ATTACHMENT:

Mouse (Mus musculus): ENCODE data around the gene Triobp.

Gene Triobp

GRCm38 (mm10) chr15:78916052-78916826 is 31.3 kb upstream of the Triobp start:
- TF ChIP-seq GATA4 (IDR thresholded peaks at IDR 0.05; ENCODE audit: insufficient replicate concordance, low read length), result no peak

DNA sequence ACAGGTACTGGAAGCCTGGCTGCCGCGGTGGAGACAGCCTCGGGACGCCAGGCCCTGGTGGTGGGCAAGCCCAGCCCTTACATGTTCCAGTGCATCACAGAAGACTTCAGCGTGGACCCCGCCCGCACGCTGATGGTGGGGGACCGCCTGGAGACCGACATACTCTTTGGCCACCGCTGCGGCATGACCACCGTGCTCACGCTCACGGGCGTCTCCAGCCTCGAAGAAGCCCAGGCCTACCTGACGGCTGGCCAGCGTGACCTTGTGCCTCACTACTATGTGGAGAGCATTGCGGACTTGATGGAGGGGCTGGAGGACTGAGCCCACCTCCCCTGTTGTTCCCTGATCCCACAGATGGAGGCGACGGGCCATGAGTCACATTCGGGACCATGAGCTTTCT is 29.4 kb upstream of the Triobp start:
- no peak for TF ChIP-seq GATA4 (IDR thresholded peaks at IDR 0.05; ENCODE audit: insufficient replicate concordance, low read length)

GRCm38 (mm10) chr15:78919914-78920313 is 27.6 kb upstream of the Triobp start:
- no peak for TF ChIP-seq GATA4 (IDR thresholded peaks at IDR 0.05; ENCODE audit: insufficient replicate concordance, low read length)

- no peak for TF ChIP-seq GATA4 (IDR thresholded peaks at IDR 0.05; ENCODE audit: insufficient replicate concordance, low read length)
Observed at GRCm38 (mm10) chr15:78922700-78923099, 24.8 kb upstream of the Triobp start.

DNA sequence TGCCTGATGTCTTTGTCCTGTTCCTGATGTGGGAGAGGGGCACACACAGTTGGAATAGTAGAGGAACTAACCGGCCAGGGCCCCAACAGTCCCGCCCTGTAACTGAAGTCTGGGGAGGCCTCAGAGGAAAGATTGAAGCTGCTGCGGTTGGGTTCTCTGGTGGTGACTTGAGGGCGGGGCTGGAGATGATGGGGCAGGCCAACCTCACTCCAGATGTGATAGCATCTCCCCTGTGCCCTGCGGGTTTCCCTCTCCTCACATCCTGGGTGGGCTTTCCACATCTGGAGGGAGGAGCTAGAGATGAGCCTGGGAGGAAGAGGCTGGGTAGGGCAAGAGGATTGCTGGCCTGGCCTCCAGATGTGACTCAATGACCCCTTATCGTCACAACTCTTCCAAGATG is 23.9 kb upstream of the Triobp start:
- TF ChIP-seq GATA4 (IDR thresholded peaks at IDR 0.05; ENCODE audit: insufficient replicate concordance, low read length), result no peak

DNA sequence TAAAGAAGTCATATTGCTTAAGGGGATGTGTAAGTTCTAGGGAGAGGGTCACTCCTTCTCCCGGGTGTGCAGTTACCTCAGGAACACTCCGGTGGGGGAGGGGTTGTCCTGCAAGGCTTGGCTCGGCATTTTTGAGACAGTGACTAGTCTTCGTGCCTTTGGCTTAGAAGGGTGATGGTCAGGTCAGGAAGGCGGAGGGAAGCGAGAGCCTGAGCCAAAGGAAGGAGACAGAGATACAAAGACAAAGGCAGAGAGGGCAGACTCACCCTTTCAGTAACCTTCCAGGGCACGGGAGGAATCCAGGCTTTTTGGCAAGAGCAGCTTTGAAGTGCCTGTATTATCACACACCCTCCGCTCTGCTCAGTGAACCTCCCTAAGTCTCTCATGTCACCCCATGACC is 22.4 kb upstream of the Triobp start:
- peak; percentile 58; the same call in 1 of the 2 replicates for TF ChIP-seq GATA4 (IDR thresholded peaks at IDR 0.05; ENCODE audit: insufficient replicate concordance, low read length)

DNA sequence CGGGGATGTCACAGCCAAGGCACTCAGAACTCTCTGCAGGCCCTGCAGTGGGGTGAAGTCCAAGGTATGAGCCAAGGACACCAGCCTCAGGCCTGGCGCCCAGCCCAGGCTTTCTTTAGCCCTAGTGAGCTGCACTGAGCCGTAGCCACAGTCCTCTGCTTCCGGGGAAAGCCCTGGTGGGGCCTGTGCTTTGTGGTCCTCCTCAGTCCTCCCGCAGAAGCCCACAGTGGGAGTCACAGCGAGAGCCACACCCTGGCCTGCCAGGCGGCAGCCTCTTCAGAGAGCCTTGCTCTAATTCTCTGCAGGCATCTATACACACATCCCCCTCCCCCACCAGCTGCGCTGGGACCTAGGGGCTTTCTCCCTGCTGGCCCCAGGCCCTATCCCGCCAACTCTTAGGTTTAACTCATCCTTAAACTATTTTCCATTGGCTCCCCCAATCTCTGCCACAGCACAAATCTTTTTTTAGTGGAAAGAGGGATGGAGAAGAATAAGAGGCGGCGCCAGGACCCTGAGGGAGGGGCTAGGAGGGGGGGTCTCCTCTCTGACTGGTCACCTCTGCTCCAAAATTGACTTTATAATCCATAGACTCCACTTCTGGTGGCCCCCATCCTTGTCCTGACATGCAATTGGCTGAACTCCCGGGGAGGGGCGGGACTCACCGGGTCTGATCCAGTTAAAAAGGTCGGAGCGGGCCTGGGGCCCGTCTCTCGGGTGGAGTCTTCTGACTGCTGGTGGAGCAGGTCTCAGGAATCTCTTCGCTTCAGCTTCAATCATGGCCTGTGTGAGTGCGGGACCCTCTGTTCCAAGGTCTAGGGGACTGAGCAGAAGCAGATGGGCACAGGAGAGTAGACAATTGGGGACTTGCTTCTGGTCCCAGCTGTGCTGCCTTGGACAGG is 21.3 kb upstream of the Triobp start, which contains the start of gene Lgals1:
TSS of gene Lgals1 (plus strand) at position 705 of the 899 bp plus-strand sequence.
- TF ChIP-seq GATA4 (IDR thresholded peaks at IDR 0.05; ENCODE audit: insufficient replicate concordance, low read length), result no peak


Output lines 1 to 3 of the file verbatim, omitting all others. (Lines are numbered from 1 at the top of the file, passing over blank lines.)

Mouse (Mus musculus): ENCODE data around the gene Triobp.

Gene Triobp

GRCm38 (mm10) chr15:78916052-78916826 is 31.3 kb upstream of the Triobp start: